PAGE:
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Cheap lift might be best for the rest of the world, but for right now, from a selfish, American perspective, launching maximal numbers of sandbags into orbit in order to achieve cheap lift is not the best use of NASA's budget.

Can we agree to drop the sandbags as I've never proposed them? Can we also agree to stop misrepresenting my position in the face of repeated clarifications? You have repeatedly made accusations of the form "you propose X, but that would lead to Y, which would be undesirable, therefore we need to do Z instead" when my real argument was "we shouldn't do X, because that would lead to Y, which would be undesirable, therefore we should do z instead", with z a deliberately less ambitious version of your Z, one which could be accomplished much sooner. In other words you were accusing me of advocating almost the opposite of what I was really advocating.

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You do not know this. It's equally likely that big, dumb, expendable super-HLV's can deliver large amounts of propellant even cheaper.

I said likely, not certain. But the argument is agnostic on HLV vs RLV and on the use of depots vs just refuelable spacecraft. Competitive procurement would select for cost / kg not reusability per se. If an HLV turned out to be economically superior, it would win out. And in fact I think we would quickly see smallish HLVs like EELV Phase 1 and FH emerge regardless of what happens with RLVs. Especially since ACES would make an excellent EDS.

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And you don't know this to be true either. It's at least equally likely that the first reusable spacecraft will be something along the lines of X-38 that will carry a couple of people at a time to orbit. But I wouldn't recommend using X-38 for hauling boatloads of propellant to orbit.

I said that tiny RLVs (~1mT) would only be useful for propellant and the like, not RLVs in general. We will not have opened up space until we have cheap lift for both people and propellant.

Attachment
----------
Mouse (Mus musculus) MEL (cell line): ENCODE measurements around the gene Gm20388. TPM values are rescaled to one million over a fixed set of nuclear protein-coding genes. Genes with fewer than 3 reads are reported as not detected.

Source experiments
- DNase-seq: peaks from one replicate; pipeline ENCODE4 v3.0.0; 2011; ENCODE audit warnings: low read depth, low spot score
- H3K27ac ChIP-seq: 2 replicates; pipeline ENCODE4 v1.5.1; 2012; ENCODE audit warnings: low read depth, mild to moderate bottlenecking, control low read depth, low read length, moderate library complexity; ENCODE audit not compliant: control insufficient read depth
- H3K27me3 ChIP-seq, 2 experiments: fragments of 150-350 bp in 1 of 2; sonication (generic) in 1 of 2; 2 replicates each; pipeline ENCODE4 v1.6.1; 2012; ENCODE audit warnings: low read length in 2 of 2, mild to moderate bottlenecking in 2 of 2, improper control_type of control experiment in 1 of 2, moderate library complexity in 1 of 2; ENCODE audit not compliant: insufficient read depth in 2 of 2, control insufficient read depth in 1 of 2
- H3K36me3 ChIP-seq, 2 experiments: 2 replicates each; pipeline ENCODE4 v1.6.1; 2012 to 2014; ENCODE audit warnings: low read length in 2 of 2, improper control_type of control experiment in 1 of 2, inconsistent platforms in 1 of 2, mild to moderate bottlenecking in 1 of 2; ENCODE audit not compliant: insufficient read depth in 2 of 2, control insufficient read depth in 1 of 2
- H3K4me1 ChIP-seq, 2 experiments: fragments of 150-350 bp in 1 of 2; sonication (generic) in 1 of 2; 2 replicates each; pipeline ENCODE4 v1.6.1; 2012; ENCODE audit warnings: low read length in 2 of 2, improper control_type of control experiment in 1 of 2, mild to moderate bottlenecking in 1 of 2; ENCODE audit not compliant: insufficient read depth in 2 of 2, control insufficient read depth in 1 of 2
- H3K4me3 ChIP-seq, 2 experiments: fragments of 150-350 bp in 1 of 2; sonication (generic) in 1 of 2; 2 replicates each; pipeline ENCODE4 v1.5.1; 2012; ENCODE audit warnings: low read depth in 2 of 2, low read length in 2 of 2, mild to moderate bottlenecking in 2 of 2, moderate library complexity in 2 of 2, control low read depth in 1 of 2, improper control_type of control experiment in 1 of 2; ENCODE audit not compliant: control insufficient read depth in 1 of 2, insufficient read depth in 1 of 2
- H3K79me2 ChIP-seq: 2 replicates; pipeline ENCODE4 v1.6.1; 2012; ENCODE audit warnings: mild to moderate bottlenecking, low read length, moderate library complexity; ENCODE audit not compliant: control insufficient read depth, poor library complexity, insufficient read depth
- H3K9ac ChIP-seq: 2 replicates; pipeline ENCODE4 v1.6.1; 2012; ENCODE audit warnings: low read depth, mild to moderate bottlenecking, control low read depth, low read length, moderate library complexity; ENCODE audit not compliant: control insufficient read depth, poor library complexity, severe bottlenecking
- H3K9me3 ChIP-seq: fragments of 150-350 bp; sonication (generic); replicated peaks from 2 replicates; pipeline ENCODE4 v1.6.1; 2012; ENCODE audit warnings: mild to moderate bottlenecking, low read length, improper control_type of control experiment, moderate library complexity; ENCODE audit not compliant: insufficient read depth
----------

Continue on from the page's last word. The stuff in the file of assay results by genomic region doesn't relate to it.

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Only one problem: RLV's are nowhere going to be near ready enough when we need them, which is this decade. The US of frackin' A is going back to the Moon before the 50th anniversary happens, RLV's be damned. Sorry.

No need to be sorry, as again that's not what I'm proposing. Your problem is that you appear to be so sure you are right that you don't listen to people and consequently misunderstand what it is they are proposing.

My point is to establish a market for competitively launched propellant as soon as possible and with as few hurdles to entry as possible. Specifically I would want to maximise rNPV and to make sure that even a 1mT vehicle could contribute.

Moon missions would in no way depend on the availability of RLVs, and deliberately so, for precisely the reason you've mentioned, among others, and which I have tirelessly mentioned too. EELVs are available today, Falcon will be soon and Antares after that. Five to ten years after the beginning of a propellant launch program we might have the first commercially viable RLVs, which makes it urgent to start as soon as possible. Not because moon missions depend on them (they deliberately don't), but because commercial development of space does depend on them and because moon missions can still make seamless use of them to reduce costs enormously.